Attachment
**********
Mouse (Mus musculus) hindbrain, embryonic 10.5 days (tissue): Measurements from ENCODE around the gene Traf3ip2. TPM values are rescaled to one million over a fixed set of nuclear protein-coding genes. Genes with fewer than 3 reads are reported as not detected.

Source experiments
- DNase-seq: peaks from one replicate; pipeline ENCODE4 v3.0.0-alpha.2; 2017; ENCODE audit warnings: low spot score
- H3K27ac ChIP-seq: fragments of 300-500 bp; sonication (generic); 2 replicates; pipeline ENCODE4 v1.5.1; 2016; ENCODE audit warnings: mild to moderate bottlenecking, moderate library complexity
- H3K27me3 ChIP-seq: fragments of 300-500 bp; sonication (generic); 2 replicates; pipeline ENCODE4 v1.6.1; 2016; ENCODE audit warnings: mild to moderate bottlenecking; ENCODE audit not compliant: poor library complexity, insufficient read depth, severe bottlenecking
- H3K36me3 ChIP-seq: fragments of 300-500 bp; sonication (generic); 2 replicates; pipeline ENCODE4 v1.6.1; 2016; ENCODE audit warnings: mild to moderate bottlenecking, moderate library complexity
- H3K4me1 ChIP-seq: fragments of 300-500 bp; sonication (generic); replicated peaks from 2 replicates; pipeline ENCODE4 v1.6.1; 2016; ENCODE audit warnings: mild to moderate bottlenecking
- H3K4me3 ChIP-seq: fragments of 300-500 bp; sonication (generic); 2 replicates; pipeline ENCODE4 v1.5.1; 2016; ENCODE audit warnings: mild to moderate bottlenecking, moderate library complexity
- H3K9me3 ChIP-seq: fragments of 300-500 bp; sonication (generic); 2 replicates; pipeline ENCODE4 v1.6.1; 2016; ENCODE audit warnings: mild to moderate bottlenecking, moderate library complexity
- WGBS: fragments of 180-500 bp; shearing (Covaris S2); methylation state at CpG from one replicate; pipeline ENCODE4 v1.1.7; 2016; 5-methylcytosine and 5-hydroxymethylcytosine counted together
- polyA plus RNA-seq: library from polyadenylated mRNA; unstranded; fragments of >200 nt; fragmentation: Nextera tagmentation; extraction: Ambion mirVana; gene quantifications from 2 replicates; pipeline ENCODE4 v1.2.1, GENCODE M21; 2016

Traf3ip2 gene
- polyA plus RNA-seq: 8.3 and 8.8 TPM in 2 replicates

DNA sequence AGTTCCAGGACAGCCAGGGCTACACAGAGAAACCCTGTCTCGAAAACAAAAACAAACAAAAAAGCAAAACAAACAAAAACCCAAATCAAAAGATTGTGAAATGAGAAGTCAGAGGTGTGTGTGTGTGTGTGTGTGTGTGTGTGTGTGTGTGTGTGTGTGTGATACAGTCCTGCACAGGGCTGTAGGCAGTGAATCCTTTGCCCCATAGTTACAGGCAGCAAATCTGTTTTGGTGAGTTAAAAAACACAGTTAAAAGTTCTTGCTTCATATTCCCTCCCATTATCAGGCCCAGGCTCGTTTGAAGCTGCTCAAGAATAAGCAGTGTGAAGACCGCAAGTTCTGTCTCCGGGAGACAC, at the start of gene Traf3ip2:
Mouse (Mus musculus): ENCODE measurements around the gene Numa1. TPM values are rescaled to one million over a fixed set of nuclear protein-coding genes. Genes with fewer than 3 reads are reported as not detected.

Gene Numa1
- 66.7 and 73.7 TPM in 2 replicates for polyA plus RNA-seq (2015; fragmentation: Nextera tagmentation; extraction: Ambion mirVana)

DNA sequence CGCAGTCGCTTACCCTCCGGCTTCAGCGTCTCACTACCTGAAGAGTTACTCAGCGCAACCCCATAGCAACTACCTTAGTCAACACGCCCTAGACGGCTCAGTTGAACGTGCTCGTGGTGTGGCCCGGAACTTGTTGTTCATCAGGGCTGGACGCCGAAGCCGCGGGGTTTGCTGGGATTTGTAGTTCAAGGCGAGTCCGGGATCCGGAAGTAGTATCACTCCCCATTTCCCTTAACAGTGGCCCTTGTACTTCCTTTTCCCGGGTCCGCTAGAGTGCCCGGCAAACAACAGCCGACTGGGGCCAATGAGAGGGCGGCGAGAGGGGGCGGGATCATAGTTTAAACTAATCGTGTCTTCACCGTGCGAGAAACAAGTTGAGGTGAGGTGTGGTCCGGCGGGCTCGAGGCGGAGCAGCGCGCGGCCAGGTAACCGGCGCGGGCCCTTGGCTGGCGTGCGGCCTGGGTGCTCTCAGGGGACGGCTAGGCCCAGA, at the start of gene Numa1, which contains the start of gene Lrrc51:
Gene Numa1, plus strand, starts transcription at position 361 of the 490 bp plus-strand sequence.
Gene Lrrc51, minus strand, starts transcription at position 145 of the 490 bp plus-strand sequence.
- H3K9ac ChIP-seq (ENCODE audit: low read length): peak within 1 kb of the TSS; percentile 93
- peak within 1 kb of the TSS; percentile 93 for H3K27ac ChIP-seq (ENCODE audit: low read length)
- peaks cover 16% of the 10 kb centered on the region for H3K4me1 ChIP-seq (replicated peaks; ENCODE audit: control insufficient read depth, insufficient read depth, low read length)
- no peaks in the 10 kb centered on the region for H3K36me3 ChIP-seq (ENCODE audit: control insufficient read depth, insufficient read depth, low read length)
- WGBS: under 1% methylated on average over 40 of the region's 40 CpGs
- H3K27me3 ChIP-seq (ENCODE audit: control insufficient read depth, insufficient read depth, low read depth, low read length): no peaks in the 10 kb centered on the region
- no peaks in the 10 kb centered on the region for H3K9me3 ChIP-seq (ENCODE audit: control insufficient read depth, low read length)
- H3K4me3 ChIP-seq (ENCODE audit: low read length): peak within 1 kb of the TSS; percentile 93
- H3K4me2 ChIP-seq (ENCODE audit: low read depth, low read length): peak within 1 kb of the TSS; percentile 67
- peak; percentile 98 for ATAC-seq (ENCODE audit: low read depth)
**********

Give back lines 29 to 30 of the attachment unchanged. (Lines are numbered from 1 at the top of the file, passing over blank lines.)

- H3K4me2 ChIP-seq (ENCODE audit: low read depth, low read length): peak within 1 kb of the TSS; percentile 67
- peak; percentile 98 for ATAC-seq (ENCODE audit: low read depth)